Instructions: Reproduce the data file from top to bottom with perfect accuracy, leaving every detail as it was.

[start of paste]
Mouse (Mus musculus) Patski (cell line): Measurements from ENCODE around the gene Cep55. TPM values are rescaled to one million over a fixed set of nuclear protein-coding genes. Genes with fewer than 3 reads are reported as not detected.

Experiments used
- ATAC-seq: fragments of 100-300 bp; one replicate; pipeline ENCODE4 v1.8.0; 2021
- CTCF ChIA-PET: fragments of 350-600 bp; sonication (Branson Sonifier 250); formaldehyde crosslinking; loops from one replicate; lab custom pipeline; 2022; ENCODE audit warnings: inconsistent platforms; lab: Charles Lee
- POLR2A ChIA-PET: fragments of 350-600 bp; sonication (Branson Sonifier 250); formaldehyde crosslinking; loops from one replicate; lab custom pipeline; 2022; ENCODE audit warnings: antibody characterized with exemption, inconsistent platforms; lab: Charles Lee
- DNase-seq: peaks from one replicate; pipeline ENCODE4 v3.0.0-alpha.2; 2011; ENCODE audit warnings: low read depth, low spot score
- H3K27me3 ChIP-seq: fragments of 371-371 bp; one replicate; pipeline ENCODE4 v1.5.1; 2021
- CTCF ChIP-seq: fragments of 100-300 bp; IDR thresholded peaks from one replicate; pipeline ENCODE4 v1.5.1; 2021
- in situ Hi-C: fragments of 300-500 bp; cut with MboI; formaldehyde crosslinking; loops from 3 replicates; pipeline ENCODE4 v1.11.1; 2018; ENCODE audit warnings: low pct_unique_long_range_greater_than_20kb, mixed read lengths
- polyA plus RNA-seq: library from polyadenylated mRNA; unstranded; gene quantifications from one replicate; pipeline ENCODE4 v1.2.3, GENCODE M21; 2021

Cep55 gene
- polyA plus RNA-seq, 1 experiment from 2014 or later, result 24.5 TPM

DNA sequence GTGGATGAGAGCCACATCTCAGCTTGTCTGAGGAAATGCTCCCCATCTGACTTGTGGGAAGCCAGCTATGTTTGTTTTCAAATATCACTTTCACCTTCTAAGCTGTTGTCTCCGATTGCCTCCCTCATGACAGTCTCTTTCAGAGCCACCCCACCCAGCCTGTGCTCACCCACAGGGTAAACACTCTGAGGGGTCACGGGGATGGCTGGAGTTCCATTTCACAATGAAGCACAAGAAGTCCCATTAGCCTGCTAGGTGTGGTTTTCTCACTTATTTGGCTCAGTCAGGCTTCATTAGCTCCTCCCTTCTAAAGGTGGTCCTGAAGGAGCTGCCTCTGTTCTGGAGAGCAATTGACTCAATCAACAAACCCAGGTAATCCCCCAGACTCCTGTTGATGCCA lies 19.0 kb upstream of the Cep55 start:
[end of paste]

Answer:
Mouse (Mus musculus) Patski (cell line): Measurements from ENCODE around the gene Cep55. TPM values are rescaled to one million over a fixed set of nuclear protein-coding genes. Genes with fewer than 3 reads are reported as not detected.

Experiments used
- ATAC-seq: fragments of 100-300 bp; one replicate; pipeline ENCODE4 v1.8.0; 2021
- CTCF ChIA-PET: fragments of 350-600 bp; sonication (Branson Sonifier 250); formaldehyde crosslinking; loops from one replicate; lab custom pipeline; 2022; ENCODE audit warnings: inconsistent platforms; lab: Charles Lee
- POLR2A ChIA-PET: fragments of 350-600 bp; sonication (Branson Sonifier 250); formaldehyde crosslinking; loops from one replicate; lab custom pipeline; 2022; ENCODE audit warnings: antibody characterized with exemption, inconsistent platforms; lab: Charles Lee
- DNase-seq: peaks from one replicate; pipeline ENCODE4 v3.0.0-alpha.2; 2011; ENCODE audit warnings: low read depth, low spot score
- H3K27me3 ChIP-seq: fragments of 371-371 bp; one replicate; pipeline ENCODE4 v1.5.1; 2021
- CTCF ChIP-seq: fragments of 100-300 bp; IDR thresholded peaks from one replicate; pipeline ENCODE4 v1.5.1; 2021
- in situ Hi-C: fragments of 300-500 bp; cut with MboI; formaldehyde crosslinking; loops from 3 replicates; pipeline ENCODE4 v1.11.1; 2018; ENCODE audit warnings: low pct_unique_long_range_greater_than_20kb, mixed read lengths
- polyA plus RNA-seq: library from polyadenylated mRNA; unstranded; gene quantifications from one replicate; pipeline ENCODE4 v1.2.3, GENCODE M21; 2021

Cep55 gene
- polyA plus RNA-seq, 1 experiment from 2014 or later, result 24.5 TPM

DNA sequence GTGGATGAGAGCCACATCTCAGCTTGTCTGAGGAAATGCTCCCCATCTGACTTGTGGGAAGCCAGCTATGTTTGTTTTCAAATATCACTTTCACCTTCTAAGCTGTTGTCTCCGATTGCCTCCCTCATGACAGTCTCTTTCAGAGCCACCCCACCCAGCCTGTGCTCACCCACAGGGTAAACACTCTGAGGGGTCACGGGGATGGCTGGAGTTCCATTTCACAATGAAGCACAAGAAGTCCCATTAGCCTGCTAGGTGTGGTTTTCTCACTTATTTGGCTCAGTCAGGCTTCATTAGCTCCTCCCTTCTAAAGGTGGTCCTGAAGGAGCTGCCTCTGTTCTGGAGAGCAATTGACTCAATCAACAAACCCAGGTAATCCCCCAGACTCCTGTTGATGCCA lies 19.0 kb upstream of the Cep55 start: